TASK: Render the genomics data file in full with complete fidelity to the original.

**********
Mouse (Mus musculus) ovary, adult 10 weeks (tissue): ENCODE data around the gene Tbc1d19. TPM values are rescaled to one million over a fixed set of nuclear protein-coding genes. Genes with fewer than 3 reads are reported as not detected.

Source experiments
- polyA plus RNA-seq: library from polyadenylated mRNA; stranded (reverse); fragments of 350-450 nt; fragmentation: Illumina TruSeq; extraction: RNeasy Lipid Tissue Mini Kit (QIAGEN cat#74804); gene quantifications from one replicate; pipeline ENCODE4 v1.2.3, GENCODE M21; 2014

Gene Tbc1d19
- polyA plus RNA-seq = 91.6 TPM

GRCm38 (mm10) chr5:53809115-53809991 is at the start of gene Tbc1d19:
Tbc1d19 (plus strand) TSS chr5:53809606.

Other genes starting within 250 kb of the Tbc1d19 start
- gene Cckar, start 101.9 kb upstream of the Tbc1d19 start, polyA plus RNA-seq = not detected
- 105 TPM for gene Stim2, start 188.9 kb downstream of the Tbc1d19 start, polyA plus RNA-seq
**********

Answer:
Mouse (Mus musculus) ovary, adult 10 weeks (tissue): ENCODE data around the gene Tbc1d19. TPM values are rescaled to one million over a fixed set of nuclear protein-coding genes. Genes with fewer than 3 reads are reported as not detected.

Source experiments
- polyA plus RNA-seq: library from polyadenylated mRNA; stranded (reverse); fragments of 350-450 nt; fragmentation: Illumina TruSeq; extraction: RNeasy Lipid Tissue Mini Kit (QIAGEN cat#74804); gene quantifications from one replicate; pipeline ENCODE4 v1.2.3, GENCODE M21; 2014

Gene Tbc1d19
- polyA plus RNA-seq = 91.6 TPM

GRCm38 (mm10) chr5:53809115-53809991 is at the start of gene Tbc1d19:
Tbc1d19 (plus strand) TSS chr5:53809606.

Other genes starting within 250 kb of the Tbc1d19 start
- gene Cckar, start 101.9 kb upstream of the Tbc1d19 start, polyA plus RNA-seq = not detected
- 105 TPM for gene Stim2, start 188.9 kb downstream of the Tbc1d19 start, polyA plus RNA-seq